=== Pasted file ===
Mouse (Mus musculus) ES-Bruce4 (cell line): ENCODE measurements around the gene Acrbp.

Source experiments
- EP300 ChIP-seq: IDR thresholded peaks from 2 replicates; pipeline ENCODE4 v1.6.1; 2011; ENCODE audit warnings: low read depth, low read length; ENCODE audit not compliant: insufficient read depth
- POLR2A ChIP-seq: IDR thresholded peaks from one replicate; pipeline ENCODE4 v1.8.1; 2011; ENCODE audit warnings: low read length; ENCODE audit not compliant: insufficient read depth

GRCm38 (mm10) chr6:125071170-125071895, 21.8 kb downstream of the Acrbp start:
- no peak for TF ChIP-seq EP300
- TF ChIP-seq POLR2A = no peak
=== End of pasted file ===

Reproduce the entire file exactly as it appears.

Mouse (Mus musculus) ES-Bruce4 (cell line): ENCODE measurements around the gene Acrbp.

Source experiments
- EP300 ChIP-seq: IDR thresholded peaks from 2 replicates; pipeline ENCODE4 v1.6.1; 2011; ENCODE audit warnings: low read depth, low read length; ENCODE audit not compliant: insufficient read depth
- POLR2A ChIP-seq: IDR thresholded peaks from one replicate; pipeline ENCODE4 v1.8.1; 2011; ENCODE audit warnings: low read length; ENCODE audit not compliant: insufficient read depth

GRCm38 (mm10) chr6:125071170-125071895, 21.8 kb downstream of the Acrbp start:
- no peak for TF ChIP-seq EP300
- TF ChIP-seq POLR2A = no peak